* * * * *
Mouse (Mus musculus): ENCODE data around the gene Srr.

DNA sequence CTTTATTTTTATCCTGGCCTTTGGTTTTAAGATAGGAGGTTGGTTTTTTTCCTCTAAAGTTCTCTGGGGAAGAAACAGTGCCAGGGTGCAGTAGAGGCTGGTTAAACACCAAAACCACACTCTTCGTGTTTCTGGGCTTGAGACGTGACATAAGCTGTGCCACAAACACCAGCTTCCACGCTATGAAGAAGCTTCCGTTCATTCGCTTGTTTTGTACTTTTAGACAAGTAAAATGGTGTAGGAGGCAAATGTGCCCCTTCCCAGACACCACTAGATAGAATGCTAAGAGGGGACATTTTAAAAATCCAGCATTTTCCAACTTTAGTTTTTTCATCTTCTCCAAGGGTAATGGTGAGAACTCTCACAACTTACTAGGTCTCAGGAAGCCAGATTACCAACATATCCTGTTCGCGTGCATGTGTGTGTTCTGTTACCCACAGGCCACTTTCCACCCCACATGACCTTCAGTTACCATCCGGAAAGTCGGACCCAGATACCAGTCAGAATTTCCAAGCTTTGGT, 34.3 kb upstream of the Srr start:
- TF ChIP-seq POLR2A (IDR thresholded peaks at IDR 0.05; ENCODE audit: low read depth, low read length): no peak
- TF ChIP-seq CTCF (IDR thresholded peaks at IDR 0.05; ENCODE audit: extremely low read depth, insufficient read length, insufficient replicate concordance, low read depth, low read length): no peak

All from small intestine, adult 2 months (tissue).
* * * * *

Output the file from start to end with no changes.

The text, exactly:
Mouse (Mus musculus): ENCODE data around the gene Srr.

DNA sequence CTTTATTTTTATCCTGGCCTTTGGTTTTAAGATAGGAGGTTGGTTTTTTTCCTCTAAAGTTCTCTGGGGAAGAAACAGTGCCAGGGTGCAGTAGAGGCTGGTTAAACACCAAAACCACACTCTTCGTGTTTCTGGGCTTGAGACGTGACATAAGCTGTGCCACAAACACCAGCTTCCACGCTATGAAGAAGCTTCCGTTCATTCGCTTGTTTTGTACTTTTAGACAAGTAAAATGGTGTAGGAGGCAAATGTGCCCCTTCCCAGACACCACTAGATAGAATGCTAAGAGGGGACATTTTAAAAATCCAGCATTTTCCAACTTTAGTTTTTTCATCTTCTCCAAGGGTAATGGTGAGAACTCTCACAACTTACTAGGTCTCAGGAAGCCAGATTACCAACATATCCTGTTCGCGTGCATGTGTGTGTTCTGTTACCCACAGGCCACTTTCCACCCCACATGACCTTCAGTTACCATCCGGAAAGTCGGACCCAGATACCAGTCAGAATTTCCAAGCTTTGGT, 34.3 kb upstream of the Srr start:
- TF ChIP-seq POLR2A (IDR thresholded peaks at IDR 0.05; ENCODE audit: low read depth, low read length): no peak
- TF ChIP-seq CTCF (IDR thresholded peaks at IDR 0.05; ENCODE audit: extremely low read depth, insufficient read length, insufficient replicate concordance, low read depth, low read length): no peak

All from small intestine, adult 2 months (tissue).